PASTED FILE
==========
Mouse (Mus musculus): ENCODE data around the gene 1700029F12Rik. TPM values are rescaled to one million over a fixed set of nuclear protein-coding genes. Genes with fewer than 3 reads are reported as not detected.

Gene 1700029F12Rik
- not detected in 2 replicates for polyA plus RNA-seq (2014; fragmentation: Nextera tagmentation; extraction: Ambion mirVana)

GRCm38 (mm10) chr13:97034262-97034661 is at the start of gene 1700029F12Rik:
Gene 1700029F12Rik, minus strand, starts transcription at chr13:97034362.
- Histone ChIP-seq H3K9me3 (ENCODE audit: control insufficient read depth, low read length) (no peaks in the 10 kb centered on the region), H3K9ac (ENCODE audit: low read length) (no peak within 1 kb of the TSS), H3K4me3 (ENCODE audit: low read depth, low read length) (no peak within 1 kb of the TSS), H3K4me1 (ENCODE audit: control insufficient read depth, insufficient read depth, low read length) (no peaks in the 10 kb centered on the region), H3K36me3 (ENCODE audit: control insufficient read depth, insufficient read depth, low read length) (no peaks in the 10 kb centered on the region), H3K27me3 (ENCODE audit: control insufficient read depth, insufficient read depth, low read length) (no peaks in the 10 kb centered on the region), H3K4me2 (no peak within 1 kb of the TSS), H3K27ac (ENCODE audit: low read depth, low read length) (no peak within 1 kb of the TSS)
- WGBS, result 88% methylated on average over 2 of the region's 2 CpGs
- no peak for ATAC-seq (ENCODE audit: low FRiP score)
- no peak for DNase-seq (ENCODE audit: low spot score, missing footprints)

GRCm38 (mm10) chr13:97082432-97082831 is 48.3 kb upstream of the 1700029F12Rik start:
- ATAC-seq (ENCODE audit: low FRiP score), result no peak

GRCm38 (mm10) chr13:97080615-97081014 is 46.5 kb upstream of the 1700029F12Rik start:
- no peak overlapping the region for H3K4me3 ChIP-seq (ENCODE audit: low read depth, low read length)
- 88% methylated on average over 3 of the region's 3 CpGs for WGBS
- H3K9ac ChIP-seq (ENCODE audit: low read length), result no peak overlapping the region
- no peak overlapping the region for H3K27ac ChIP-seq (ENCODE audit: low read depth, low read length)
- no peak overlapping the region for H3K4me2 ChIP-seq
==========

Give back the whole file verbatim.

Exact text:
Mouse (Mus musculus): ENCODE data around the gene 1700029F12Rik. TPM values are rescaled to one million over a fixed set of nuclear protein-coding genes. Genes with fewer than 3 reads are reported as not detected.

Gene 1700029F12Rik
- not detected in 2 replicates for polyA plus RNA-seq (2014; fragmentation: Nextera tagmentation; extraction: Ambion mirVana)

GRCm38 (mm10) chr13:97034262-97034661 is at the start of gene 1700029F12Rik:
Gene 1700029F12Rik, minus strand, starts transcription at chr13:97034362.
- Histone ChIP-seq H3K9me3 (ENCODE audit: control insufficient read depth, low read length) (no peaks in the 10 kb centered on the region), H3K9ac (ENCODE audit: low read length) (no peak within 1 kb of the TSS), H3K4me3 (ENCODE audit: low read depth, low read length) (no peak within 1 kb of the TSS), H3K4me1 (ENCODE audit: control insufficient read depth, insufficient read depth, low read length) (no peaks in the 10 kb centered on the region), H3K36me3 (ENCODE audit: control insufficient read depth, insufficient read depth, low read length) (no peaks in the 10 kb centered on the region), H3K27me3 (ENCODE audit: control insufficient read depth, insufficient read depth, low read length) (no peaks in the 10 kb centered on the region), H3K4me2 (no peak within 1 kb of the TSS), H3K27ac (ENCODE audit: low read depth, low read length) (no peak within 1 kb of the TSS)
- WGBS, result 88% methylated on average over 2 of the region's 2 CpGs
- no peak for ATAC-seq (ENCODE audit: low FRiP score)
- no peak for DNase-seq (ENCODE audit: low spot score, missing footprints)

GRCm38 (mm10) chr13:97082432-97082831 is 48.3 kb upstream of the 1700029F12Rik start:
- ATAC-seq (ENCODE audit: low FRiP score), result no peak

GRCm38 (mm10) chr13:97080615-97081014 is 46.5 kb upstream of the 1700029F12Rik start:
- no peak overlapping the region for H3K4me3 ChIP-seq (ENCODE audit: low read depth, low read length)
- 88% methylated on average over 3 of the region's 3 CpGs for WGBS
- H3K9ac ChIP-seq (ENCODE audit: low read length), result no peak overlapping the region
- no peak overlapping the region for H3K27ac ChIP-seq (ENCODE audit: low read depth, low read length)
- no peak overlapping the region for H3K4me2 ChIP-seq